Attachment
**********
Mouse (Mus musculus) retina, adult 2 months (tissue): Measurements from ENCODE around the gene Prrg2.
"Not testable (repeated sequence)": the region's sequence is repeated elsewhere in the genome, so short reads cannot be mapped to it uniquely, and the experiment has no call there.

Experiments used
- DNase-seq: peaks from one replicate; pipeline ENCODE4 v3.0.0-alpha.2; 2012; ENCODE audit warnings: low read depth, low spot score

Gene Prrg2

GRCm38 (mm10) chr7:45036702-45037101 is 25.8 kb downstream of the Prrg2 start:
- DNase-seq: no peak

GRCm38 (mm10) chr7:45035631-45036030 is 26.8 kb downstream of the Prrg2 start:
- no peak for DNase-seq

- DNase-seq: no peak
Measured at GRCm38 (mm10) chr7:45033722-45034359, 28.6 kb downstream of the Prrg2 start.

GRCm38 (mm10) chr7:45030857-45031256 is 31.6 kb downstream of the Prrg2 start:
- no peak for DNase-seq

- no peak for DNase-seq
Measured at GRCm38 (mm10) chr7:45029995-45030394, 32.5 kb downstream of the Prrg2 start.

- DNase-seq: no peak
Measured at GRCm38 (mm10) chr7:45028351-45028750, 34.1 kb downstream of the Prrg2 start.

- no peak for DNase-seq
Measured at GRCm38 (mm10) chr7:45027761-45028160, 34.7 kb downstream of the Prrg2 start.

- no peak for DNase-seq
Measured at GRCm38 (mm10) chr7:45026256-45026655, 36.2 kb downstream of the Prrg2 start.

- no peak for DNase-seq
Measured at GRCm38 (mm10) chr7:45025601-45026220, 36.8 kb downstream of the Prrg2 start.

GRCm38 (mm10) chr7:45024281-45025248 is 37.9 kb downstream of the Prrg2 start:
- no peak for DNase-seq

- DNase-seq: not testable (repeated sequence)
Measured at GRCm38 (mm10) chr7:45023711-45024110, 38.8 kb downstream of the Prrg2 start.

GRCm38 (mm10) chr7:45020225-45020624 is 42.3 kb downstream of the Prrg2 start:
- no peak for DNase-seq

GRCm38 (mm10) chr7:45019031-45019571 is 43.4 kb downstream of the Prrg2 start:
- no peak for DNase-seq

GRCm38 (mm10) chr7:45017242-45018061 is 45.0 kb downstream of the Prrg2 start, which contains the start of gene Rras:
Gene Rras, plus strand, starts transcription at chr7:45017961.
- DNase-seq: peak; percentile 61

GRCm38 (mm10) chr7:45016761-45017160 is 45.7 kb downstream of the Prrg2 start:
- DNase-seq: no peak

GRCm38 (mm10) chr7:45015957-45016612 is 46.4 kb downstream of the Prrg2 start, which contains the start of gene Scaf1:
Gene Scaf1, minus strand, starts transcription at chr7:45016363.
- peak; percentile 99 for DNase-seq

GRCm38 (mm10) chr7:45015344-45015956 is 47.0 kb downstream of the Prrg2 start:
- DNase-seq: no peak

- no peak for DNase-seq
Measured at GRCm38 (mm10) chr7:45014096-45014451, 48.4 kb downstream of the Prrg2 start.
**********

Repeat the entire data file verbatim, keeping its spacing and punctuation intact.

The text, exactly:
Mouse (Mus musculus) retina, adult 2 months (tissue): Measurements from ENCODE around the gene Prrg2.
"Not testable (repeated sequence)": the region's sequence is repeated elsewhere in the genome, so short reads cannot be mapped to it uniquely, and the experiment has no call there.

Experiments used
- DNase-seq: peaks from one replicate; pipeline ENCODE4 v3.0.0-alpha.2; 2012; ENCODE audit warnings: low read depth, low spot score

Gene Prrg2

GRCm38 (mm10) chr7:45036702-45037101 is 25.8 kb downstream of the Prrg2 start:
- DNase-seq: no peak

GRCm38 (mm10) chr7:45035631-45036030 is 26.8 kb downstream of the Prrg2 start:
- no peak for DNase-seq

- DNase-seq: no peak
Measured at GRCm38 (mm10) chr7:45033722-45034359, 28.6 kb downstream of the Prrg2 start.

GRCm38 (mm10) chr7:45030857-45031256 is 31.6 kb downstream of the Prrg2 start:
- no peak for DNase-seq

- no peak for DNase-seq
Measured at GRCm38 (mm10) chr7:45029995-45030394, 32.5 kb downstream of the Prrg2 start.

- DNase-seq: no peak
Measured at GRCm38 (mm10) chr7:45028351-45028750, 34.1 kb downstream of the Prrg2 start.

- no peak for DNase-seq
Measured at GRCm38 (mm10) chr7:45027761-45028160, 34.7 kb downstream of the Prrg2 start.

- no peak for DNase-seq
Measured at GRCm38 (mm10) chr7:45026256-45026655, 36.2 kb downstream of the Prrg2 start.

- no peak for DNase-seq
Measured at GRCm38 (mm10) chr7:45025601-45026220, 36.8 kb downstream of the Prrg2 start.

GRCm38 (mm10) chr7:45024281-45025248 is 37.9 kb downstream of the Prrg2 start:
- no peak for DNase-seq

- DNase-seq: not testable (repeated sequence)
Measured at GRCm38 (mm10) chr7:45023711-45024110, 38.8 kb downstream of the Prrg2 start.

GRCm38 (mm10) chr7:45020225-45020624 is 42.3 kb downstream of the Prrg2 start:
- no peak for DNase-seq

GRCm38 (mm10) chr7:45019031-45019571 is 43.4 kb downstream of the Prrg2 start:
- no peak for DNase-seq

GRCm38 (mm10) chr7:45017242-45018061 is 45.0 kb downstream of the Prrg2 start, which contains the start of gene Rras:
Gene Rras, plus strand, starts transcription at chr7:45017961.
- DNase-seq: peak; percentile 61

GRCm38 (mm10) chr7:45016761-45017160 is 45.7 kb downstream of the Prrg2 start:
- DNase-seq: no peak

GRCm38 (mm10) chr7:45015957-45016612 is 46.4 kb downstream of the Prrg2 start, which contains the start of gene Scaf1:
Gene Scaf1, minus strand, starts transcription at chr7:45016363.
- peak; percentile 99 for DNase-seq

GRCm38 (mm10) chr7:45015344-45015956 is 47.0 kb downstream of the Prrg2 start:
- DNase-seq: no peak

- no peak for DNase-seq
Measured at GRCm38 (mm10) chr7:45014096-45014451, 48.4 kb downstream of the Prrg2 start.